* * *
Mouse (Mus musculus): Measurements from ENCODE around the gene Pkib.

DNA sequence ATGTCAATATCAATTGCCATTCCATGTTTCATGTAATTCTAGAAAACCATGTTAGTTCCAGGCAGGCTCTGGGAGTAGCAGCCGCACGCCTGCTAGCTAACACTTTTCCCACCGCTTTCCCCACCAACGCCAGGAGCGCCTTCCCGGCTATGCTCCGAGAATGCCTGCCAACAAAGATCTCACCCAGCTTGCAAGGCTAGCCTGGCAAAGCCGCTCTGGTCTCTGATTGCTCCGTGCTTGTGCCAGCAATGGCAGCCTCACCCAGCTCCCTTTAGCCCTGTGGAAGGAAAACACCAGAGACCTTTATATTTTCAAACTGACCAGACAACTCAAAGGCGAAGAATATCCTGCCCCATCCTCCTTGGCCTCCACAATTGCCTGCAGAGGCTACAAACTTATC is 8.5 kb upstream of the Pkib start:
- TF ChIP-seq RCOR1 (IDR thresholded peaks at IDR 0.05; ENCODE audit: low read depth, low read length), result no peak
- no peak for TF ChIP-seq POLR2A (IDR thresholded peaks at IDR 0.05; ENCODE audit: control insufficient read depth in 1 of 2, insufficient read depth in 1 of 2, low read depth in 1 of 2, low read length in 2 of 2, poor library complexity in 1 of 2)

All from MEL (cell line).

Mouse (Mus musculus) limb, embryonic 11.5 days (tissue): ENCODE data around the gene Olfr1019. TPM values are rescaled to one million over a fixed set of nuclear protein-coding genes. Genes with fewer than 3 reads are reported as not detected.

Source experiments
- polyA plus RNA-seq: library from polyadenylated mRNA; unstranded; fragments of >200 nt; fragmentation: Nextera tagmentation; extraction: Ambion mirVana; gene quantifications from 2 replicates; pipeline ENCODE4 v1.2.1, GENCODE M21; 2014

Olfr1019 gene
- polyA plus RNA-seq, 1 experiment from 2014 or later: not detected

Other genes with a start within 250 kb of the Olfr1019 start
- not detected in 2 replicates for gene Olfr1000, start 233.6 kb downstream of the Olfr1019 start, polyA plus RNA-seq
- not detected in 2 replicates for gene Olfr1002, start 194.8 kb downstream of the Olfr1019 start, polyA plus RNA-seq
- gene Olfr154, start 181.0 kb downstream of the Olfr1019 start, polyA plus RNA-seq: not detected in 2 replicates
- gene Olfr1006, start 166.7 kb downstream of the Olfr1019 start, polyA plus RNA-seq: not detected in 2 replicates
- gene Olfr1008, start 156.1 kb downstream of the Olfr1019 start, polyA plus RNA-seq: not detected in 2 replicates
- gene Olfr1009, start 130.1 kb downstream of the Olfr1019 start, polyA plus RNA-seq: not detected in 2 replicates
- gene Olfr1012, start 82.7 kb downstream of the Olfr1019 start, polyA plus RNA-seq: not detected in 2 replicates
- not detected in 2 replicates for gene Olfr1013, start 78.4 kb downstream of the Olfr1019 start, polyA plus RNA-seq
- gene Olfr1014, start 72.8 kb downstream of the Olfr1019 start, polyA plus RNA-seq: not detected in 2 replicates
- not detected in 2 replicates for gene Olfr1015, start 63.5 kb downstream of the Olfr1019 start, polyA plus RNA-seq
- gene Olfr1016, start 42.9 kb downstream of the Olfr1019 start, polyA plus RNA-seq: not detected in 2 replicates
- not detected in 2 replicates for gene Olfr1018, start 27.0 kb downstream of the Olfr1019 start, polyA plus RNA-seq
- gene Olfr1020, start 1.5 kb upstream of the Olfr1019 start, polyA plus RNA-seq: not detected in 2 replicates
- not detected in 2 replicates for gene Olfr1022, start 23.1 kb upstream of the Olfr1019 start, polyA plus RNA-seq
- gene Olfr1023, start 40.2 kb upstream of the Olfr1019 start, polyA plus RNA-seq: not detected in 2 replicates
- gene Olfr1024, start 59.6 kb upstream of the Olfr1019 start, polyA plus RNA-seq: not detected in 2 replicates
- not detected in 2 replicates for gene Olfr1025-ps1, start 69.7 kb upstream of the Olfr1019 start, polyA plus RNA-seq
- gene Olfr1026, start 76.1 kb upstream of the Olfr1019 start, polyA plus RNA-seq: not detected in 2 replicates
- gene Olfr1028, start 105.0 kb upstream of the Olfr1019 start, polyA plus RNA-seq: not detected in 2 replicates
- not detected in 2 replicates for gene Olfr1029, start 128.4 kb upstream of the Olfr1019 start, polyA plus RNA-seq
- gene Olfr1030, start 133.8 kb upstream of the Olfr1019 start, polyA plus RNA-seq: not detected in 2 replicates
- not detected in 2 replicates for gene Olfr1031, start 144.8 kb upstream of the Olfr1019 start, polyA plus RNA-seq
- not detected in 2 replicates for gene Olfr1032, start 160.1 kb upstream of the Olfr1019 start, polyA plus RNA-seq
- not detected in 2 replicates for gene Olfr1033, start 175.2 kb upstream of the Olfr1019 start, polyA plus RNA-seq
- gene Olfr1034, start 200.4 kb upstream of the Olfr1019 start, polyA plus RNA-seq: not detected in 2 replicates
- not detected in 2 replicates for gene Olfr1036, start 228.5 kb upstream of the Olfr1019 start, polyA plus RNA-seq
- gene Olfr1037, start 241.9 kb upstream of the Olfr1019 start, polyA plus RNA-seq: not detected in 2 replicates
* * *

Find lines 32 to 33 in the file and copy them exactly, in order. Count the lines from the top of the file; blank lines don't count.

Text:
- gene Olfr1030, start 133.8 kb upstream of the Olfr1019 start, polyA plus RNA-seq: not detected in 2 replicates
- not detected in 2 replicates for gene Olfr1031, start 144.8 kb upstream of the Olfr1019 start, polyA plus RNA-seq